Under a new law intended to reduce the national debt, Congress has until Dec. 23 to come up with more than a trillion dollars in budget savings. If it can't agree on where to get the savings, across-the-board cuts equally divided between defense and domestic programs will automatically take effect.
As Congress deliberates on where to get the savings, physicians are being asked what they are willing to contribute. The idea is that everyone, including physicians, patients, drug companies and health insurers, has to do their part to cut health care spending. For patients, this may mean higher cost-sharing and reduced benefits. For physicians and other providers, it may mean reduced payments.
But physicians also are being asked to help pay for repeal of the Medicare Sustainable Growth Rate (SGR) formula. The Congressional Budget Office estimates that it will cost almost $300 billion over the next 10 years to repeal the SGR. To reduce the budget cost, the Medicare Payment Advisory Commission (MedPAC), which advises Congress on payment policies, proposes to cut payments for some physicians and freeze others, and use the savings to lower the cost of SGR repeal.
MedPAC called for a 10-year freeze in the annual payment update for primary care physicians' office- and other outpatient-visit codes. Payments for all other services would be cut by nearly 17% over the next three years, followed by a freeze for the rest of the decade. MedPAC estimates that this would lower the cost of SGR repeal by about a third, or about $100 billion. The remaining two-thirds, or $200 billion, would come from cuts to drug companies, Medicare Advantage plans, and possibly beneficiaries through higher cost-sharing.
MedPAC reasoned that this approach would help ensure access to primary care services, make the cost of SGR repeal more palatable to Congress, and not require as deep a set of offsetting cuts to other nonphysician stakeholders. And, it argued, since SGR repeal would benefit physicians by preventing even deeper scheduled cuts, they should pay a portion of the cost.
The American College of Physicians told MedPAC that it would not support this because the plan would not ensure access to primary care and could create severe access problems for other specialties. In the case of primary care, a decade-long freeze on updates would mean that payments would actually decrease after inflation, following the past 10 years during which increases have not kept pace with costs. And the MedPAC proposal would cut ancillary services such as diagnostic testing by primary care physicians by 17%, the same cut as for all other non-primary care services.
For non-primary care physicians, the 17% cut would apply to all of their services. Included in the cut would be the already undervalued cognitive services provided by internal medicine subspecialists, many of whom provide a substantial amount of primary care to their patients. The cut would apply no matter how efficiently or efficiently they deliver care, regardless of whether they are in a specialty that is in undersupply or oversupply, and regardless of whether their services have been found by any objective standard or evidence to be overvalued.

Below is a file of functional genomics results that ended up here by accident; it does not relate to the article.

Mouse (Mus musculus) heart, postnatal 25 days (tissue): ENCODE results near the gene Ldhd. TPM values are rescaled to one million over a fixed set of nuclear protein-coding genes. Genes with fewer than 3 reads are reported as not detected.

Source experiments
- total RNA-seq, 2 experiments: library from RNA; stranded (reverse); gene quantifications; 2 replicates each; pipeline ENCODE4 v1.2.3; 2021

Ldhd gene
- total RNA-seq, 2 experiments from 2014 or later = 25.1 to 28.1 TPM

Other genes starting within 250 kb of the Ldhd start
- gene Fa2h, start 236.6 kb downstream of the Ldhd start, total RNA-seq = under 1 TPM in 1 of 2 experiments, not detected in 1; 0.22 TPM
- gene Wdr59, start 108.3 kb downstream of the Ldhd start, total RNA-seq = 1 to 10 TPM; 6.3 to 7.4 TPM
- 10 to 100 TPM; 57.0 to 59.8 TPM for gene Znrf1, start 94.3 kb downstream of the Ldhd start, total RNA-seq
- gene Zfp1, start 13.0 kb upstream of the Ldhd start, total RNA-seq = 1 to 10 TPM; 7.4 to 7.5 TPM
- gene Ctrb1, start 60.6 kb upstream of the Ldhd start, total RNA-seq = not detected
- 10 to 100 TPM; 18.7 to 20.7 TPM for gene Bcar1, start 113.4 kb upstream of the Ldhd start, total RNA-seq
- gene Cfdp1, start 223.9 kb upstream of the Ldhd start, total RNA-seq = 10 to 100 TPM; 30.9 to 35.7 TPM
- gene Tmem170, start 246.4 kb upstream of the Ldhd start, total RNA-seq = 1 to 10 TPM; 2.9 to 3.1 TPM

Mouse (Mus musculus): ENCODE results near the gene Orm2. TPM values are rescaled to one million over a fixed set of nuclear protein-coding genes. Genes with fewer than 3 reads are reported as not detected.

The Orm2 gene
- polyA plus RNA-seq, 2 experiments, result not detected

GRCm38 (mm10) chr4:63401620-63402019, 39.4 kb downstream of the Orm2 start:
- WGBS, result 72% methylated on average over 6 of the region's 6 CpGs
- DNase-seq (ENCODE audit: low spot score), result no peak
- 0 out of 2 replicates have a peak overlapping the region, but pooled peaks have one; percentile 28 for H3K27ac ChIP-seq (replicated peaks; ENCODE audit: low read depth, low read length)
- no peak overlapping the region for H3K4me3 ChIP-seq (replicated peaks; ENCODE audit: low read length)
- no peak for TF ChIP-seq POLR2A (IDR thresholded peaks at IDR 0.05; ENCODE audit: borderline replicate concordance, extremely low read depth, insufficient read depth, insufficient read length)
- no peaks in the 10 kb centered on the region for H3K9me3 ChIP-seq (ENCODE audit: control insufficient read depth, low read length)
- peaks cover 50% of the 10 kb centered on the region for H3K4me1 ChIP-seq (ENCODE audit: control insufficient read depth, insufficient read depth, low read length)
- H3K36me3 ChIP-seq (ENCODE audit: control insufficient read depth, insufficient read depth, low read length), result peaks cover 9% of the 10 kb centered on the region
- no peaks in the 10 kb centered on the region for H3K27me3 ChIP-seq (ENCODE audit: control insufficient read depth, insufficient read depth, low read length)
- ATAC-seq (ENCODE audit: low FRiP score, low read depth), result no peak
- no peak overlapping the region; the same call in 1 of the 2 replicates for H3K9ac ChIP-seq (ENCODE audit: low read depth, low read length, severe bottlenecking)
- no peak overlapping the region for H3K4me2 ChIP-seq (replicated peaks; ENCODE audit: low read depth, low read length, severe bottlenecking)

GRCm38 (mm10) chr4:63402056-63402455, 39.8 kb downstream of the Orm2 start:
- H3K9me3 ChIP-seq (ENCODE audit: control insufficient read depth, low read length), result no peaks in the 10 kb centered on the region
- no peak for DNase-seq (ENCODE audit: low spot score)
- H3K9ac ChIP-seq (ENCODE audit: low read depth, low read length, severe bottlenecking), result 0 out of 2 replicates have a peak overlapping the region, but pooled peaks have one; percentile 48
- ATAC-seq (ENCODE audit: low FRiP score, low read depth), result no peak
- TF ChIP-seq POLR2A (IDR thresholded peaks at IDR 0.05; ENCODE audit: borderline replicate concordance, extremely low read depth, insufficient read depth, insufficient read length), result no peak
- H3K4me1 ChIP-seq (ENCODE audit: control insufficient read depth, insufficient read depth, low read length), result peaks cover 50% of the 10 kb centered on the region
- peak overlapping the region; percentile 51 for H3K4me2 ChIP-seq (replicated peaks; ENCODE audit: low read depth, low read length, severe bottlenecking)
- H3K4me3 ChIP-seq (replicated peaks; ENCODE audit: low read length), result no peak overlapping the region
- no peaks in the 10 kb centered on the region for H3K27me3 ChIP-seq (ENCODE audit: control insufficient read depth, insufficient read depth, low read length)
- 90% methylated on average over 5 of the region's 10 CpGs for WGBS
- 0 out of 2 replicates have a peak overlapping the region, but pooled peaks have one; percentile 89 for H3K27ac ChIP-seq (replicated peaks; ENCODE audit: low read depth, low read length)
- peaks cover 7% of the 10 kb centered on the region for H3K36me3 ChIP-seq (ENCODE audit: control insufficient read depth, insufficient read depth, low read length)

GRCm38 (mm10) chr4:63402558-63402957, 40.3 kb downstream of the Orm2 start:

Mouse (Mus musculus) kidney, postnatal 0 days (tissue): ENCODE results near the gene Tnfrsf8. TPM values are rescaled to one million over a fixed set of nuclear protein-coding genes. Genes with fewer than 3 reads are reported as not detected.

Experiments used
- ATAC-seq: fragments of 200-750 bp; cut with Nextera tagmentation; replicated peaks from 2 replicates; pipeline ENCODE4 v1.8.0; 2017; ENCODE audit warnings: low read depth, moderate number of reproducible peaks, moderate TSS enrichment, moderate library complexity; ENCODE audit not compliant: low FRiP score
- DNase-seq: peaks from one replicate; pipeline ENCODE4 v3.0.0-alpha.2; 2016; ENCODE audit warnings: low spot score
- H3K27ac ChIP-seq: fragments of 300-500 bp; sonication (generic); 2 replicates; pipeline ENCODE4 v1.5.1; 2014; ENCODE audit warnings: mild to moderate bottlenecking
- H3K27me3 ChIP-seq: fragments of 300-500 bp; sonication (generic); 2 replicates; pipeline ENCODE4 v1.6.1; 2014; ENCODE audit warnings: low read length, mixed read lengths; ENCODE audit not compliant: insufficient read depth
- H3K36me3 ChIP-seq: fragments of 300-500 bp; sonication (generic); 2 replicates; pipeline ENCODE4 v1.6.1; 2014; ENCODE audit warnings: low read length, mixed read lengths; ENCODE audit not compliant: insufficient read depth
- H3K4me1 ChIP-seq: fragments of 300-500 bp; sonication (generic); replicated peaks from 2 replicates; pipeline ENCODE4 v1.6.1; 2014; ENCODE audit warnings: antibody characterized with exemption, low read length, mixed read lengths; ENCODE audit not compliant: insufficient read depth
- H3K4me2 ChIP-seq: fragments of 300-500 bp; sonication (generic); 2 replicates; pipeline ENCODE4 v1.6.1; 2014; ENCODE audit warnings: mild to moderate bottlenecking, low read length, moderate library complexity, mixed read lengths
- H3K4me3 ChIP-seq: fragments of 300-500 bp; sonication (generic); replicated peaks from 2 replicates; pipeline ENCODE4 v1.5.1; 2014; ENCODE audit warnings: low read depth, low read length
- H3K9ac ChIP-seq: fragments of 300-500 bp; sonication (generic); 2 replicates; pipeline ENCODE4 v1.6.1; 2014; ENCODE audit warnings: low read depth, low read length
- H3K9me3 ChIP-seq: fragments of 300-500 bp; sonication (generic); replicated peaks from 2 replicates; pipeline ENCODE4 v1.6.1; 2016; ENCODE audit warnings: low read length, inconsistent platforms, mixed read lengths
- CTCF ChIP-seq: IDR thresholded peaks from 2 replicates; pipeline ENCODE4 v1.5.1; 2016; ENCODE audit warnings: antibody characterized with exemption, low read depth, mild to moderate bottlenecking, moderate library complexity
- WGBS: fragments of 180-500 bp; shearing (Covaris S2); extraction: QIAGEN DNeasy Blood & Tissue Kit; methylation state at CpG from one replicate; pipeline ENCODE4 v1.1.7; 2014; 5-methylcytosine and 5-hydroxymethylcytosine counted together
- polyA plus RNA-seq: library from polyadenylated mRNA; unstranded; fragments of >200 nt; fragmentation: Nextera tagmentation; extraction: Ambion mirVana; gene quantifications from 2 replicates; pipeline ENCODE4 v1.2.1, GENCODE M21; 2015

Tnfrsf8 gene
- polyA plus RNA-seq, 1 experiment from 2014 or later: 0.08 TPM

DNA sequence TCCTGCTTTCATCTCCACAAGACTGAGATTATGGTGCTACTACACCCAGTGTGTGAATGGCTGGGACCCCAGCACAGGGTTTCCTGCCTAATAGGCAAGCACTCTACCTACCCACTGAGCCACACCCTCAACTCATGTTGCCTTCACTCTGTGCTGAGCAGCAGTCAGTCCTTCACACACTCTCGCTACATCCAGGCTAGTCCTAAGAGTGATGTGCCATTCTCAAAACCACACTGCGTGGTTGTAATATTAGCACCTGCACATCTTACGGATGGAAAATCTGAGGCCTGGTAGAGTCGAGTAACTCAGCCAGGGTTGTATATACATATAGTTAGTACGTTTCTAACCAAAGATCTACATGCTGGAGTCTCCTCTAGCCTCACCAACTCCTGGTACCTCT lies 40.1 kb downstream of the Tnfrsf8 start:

ACP argued that if payment for some physician services is to be reduced, those reductions should be based on an evidence-based assessment of value, not on an arbitrary percentage cut. For instance, payments for services that have high value to patients, that is, those that contribute to good outcomes delivered effectively and efficiently, might be greater than payments for services with lower value.
Regardless of the fate of MedPAC's proposal, policymakers will continue to ask what physicians are willing to do to lower health care spending. Although it may be unfair to expect them to help pay for an SGR shortfall that was not their doing, physicians clearly have a role in determining how much the country spends on health care. As Atul Gawande wrote in “The Cost Conundrum,” his now-famous June 1, 2009, New Yorker article, “Health-care costs ultimately arise from the accumulation of individual decisions doctors make about which services and treatments to write an order for.”
The best contribution that physicians could make to deficit reduction, then, would be to lead a national effort to save much of the $700 billion that experts say is wasted annually by the U.S. health care system on treatments and tests that have little or no value to patients, like imaging for low back pain, or that are highly preventable, like unnecessary hospital admissions and readmissions.
To this end, ACP has proposed to Congress that a national, physician-led, multistakeholder initiative be established to promote high-value care. The initiative would promote research and sharing of information on the comparative effectiveness of different treatments, changes in incentives for clinicians and patients, and strategies to reduce the costs of defensive medicine. And while physician leadership is essential for the initiative to succeed, consumers, health services researchers, government, and private payers would also need to be involved.
Across-the-board payment and benefit cuts might help Congress reduce the budget, but at a cost of reduced access. Reducing the costs associated with low-value care could save much more and improve outcomes to boot.